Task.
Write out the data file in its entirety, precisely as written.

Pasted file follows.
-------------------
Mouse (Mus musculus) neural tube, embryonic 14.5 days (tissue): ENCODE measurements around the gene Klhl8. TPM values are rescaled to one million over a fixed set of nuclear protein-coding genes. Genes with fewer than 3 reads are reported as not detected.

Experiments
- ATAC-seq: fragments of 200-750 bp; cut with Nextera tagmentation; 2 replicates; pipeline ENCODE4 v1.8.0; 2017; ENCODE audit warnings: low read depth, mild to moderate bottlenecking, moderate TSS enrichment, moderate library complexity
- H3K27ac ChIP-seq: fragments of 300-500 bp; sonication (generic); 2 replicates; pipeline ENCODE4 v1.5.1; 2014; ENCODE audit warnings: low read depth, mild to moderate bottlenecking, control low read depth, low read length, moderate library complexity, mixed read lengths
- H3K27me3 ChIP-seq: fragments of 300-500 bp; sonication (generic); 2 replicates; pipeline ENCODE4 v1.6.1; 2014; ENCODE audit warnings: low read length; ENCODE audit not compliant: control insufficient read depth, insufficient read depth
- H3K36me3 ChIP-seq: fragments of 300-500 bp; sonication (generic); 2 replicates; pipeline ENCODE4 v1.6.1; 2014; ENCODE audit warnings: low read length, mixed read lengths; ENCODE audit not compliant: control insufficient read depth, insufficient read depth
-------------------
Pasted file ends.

Mouse (Mus musculus) neural tube, embryonic 14.5 days (tissue): ENCODE measurements around the gene Klhl8. TPM values are rescaled to one million over a fixed set of nuclear protein-coding genes. Genes with fewer than 3 reads are reported as not detected.

Experiments
- ATAC-seq: fragments of 200-750 bp; cut with Nextera tagmentation; 2 replicates; pipeline ENCODE4 v1.8.0; 2017; ENCODE audit warnings: low read depth, mild to moderate bottlenecking, moderate TSS enrichment, moderate library complexity
- H3K27ac ChIP-seq: fragments of 300-500 bp; sonication (generic); 2 replicates; pipeline ENCODE4 v1.5.1; 2014; ENCODE audit warnings: low read depth, mild to moderate bottlenecking, control low read depth, low read length, moderate library complexity, mixed read lengths
- H3K27me3 ChIP-seq: fragments of 300-500 bp; sonication (generic); 2 replicates; pipeline ENCODE4 v1.6.1; 2014; ENCODE audit warnings: low read length; ENCODE audit not compliant: control insufficient read depth, insufficient read depth
- H3K36me3 ChIP-seq: fragments of 300-500 bp; sonication (generic); 2 replicates; pipeline ENCODE4 v1.6.1; 2014; ENCODE audit warnings: low read length, mixed read lengths; ENCODE audit not compliant: control insufficient read depth, insufficient read depth